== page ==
More than 11,000 weather-related disasters have occurred in the world over the past 50 years, resulting in more than two million deaths

2022-03-20 2022-03-20T14:35:05Z
رنا السيلاوي
رنا السيلاوي
محرر أخبار - قسم التواصل الاجتماعي

Weather of Arabia - The past fifty years have witnessed the occurrence of more than 11,000 weather, climate and water-related disasters, resulting in just over two million deaths and economic losses amounting to $3.64 trillion, which is equivalent to a global daily average of 115 deaths and $202 million American economic losses.

 

According to the WMO Atlas of Deaths and Economic Losses from Weather, Climate and Water Extremes (1970-2019), the number of disasters recorded over the period covered by the Atlas increased fivefold, while economic losses increased sevenfold.

 

But thanks to improved early warning mechanisms and disaster risk reduction strategies, the number of deaths has fallen to nearly a third since 1970.

 

Losses due to droughts

Droughts have resulted in the highest number of deaths over the past 50 years, particularly in Africa. According to estimates, 450,000 drought-related deaths were recorded in Ethiopia and Sudan in 1983.

 

Storm damage

Storms caused the second largest number of casualties, particularly in Asia (where a tropical cyclone killed 300,000 people in Bangladesh in 1970, followed by another cyclone in 1991 that killed 140,000 people).

 

Unfortunately, poor population groups remain the most affected groups, as they account for about 90% of deaths in the world in developing countries.

 

Losses caused by tropical cyclones and floods

Tropical cyclones , and later floods , have caused the most economic damage over the past 50 years. Hurricane Katrina , which hit the United States in 2005, was the costliest disaster, with massive losses amounting to US$163.61 billion.

 

2017 saw the three most costly disasters (Hurricanes Harvey, Maria, and Irma).

 

Facing multiple dangers

Too often, we face multiple threats simultaneously, with ripple effects on infrastructure, agriculture, transport, energy and health systems.

 

This was demonstrated in January 2022 when the Pacific island nation of Tonga experienced the eruption of an underwater volcano that triggered a tsunami. In addition to the physical devastation inflicted on the country, the people of Tonga faced health threats from the spread of ash and volcanic gases, and lost their ability to adapt at the height of the annual tropical cyclone season. The pressure and tidal waves from this eruption had numerous consequences across the planet, including an oil spill off the coast of Peru.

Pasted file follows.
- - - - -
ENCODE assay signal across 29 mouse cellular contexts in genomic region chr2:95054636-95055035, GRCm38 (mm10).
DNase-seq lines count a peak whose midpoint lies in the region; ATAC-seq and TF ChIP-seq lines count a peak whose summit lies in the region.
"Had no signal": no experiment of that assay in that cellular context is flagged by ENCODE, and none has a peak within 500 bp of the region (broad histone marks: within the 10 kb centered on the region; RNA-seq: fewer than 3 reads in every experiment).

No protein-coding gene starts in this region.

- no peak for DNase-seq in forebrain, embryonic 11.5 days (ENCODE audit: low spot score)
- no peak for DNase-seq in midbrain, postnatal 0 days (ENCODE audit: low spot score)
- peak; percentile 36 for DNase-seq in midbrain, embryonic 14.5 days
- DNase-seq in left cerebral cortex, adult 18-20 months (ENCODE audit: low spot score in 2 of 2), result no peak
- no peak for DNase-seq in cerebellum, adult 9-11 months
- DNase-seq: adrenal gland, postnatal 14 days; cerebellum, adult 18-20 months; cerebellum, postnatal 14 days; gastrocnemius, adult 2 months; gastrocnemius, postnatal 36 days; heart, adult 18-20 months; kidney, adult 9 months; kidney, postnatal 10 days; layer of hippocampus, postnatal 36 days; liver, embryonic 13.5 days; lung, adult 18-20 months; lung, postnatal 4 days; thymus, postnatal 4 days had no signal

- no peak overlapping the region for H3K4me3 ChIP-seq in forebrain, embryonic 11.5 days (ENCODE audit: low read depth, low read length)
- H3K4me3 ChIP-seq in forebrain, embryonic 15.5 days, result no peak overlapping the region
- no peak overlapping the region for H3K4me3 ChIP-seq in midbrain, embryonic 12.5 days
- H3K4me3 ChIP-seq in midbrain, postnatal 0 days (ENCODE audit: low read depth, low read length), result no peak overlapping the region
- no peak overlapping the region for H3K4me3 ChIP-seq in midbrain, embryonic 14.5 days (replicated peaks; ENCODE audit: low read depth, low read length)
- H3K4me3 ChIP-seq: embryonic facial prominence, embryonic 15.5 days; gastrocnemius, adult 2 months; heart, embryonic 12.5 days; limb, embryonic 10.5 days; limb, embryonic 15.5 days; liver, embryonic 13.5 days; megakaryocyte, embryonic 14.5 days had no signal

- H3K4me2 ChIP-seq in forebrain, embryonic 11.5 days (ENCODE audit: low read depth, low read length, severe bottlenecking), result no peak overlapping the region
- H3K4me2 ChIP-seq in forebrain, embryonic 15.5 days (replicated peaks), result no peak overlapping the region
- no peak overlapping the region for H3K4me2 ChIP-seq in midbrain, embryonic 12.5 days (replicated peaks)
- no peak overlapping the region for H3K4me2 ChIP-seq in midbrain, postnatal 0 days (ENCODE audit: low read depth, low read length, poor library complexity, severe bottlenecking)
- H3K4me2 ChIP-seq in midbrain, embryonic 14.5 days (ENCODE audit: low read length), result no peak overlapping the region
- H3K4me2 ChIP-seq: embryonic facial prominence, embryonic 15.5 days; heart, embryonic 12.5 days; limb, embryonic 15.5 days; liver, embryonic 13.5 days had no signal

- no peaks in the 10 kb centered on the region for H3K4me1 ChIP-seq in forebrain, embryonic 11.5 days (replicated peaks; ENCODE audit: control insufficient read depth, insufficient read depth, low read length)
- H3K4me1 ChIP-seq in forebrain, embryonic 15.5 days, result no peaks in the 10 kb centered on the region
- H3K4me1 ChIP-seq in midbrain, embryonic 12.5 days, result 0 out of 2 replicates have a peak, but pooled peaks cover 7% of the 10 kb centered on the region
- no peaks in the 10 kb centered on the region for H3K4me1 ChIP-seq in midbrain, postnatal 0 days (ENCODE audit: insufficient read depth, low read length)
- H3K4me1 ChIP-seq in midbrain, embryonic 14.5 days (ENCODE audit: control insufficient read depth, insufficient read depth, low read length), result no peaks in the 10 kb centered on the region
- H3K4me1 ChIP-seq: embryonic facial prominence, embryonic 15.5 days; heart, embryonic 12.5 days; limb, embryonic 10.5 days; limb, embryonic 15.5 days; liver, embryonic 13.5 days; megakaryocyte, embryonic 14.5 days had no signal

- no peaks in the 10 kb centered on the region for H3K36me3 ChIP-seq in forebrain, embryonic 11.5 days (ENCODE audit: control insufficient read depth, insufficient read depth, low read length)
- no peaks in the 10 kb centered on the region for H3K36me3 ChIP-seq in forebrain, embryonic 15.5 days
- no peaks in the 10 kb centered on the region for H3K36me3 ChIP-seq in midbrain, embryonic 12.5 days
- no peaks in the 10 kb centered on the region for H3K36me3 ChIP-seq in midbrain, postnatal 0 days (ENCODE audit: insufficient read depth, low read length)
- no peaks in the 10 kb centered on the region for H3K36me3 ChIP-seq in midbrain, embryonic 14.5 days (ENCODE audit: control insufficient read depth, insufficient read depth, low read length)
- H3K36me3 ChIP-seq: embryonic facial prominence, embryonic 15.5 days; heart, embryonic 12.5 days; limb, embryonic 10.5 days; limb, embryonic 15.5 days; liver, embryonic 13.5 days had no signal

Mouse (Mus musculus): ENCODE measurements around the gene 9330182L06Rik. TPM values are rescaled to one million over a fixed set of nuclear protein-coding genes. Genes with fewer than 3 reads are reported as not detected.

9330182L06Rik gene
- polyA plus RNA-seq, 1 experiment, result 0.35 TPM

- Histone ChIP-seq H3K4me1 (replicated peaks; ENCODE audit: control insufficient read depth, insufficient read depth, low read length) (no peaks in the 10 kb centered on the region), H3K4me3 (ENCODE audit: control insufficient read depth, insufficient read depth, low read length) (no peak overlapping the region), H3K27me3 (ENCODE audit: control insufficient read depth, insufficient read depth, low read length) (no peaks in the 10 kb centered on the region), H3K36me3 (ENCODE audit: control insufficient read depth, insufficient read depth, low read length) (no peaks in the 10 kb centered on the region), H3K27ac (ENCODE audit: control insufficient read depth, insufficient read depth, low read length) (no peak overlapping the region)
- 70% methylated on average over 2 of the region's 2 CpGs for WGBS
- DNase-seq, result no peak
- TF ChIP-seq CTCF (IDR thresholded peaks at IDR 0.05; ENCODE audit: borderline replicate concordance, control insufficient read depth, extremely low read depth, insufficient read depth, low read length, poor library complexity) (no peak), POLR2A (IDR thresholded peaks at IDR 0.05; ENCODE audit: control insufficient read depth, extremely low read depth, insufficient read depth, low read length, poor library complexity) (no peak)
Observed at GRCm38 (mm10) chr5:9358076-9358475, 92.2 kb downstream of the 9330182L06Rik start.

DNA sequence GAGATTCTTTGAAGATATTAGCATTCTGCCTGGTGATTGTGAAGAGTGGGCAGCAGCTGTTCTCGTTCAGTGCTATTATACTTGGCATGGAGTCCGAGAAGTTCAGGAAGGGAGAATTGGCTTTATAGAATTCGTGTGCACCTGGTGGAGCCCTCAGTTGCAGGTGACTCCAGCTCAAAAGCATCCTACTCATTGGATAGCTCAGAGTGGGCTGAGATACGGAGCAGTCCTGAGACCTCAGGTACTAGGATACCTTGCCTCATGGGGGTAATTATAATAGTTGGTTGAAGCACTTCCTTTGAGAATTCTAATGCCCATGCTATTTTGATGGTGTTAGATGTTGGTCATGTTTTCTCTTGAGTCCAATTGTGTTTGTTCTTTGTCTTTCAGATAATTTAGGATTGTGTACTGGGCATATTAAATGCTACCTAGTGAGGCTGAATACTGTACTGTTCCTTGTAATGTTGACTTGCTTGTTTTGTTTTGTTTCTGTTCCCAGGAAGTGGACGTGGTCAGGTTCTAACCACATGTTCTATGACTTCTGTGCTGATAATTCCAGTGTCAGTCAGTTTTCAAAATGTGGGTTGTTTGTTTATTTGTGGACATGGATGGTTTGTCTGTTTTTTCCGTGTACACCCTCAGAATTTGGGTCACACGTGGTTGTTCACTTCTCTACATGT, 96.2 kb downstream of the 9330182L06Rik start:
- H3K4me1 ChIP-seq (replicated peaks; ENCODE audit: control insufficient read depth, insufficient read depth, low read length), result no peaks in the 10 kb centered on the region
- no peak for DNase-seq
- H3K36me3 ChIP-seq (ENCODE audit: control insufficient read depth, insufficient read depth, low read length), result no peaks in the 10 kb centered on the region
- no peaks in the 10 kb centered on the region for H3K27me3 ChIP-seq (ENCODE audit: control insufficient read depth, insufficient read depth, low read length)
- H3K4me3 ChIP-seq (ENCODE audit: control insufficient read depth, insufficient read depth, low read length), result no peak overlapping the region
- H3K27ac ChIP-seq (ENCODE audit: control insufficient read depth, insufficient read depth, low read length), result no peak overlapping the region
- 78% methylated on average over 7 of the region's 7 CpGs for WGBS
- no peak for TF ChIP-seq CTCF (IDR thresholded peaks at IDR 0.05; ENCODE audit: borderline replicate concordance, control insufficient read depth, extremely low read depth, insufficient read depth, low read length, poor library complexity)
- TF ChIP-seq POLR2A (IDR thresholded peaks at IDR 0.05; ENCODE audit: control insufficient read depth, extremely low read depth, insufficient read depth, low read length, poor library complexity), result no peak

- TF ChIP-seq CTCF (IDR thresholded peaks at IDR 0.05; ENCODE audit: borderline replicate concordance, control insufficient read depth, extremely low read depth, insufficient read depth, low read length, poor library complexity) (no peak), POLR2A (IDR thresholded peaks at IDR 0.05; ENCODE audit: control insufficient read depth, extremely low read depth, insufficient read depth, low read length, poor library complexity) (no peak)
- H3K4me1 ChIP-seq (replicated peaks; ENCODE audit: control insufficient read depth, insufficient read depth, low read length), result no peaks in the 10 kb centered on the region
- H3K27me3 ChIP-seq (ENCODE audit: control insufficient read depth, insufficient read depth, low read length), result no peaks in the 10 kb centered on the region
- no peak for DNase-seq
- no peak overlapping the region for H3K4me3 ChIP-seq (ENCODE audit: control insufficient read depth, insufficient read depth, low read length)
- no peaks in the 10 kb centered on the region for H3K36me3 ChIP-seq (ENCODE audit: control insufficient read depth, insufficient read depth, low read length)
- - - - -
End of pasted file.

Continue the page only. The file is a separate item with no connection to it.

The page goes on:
Tropical Cyclone Patsiray , which struck Madagascar in February 2022, highlighted the successive dangers borne by violent winds and torrential rains, which led to injuries and destruction, and caused floods in coastal and inland areas, and landslides and mud.

 

Oftentimes, heat waves are associated with droughts, poor air quality and wildfires, which in turn can increase the chances of flash floods with any subsequent rain.

 

Effects of weather disasters, food crises and mass displacement

As a result, the severe impacts of weather and climate change have become a major contributor to food crises, displacement and migration, and social and economic insecurity.

 

The COVID-19 pandemic has made disaster management more difficult, placed a significant additional burden on health facilities, and amplified the number of heat-related deaths in many countries.

 

According to the United Nations Office for Disaster Risk Reduction, the year 2020 saw an estimated 30 million people displaced by weather-related disasters. The pandemic, combined with extreme weather events including drought, has had a significant negative impact on levels of hunger and poverty in the world. In 2020, 2.3 billion people lacked access to adequate food for the year.

 

Increasing social and economic costs threaten the ability to achieve sustainable development. These costs are expected to continue to grow as people, assets and infrastructure continue to be exposed to risks in our urban and interconnected world.

 

By 2030, an estimated 50% of the world's population will live in coastal areas prone to floods, storms and tsunamis.

 

Therefore, the WMO community seeks to increase its capabilities to be able to identify and reduce the risks associated with these extreme events. A new initiative, Cataloging Hazardous Phenomena of Weather, Climate, Water and Space Weather, will strengthen the statistical underpinnings of development planning and prevention at the national level, and will provide a solid foundation for understanding vulnerability and its impacts.

 

Source: World Meteorological Organization

This article was written originally in Arabic and is translated using a 3rd party automated service. ArabiaWeather is not responsible for any grammatical errors whatsoever.
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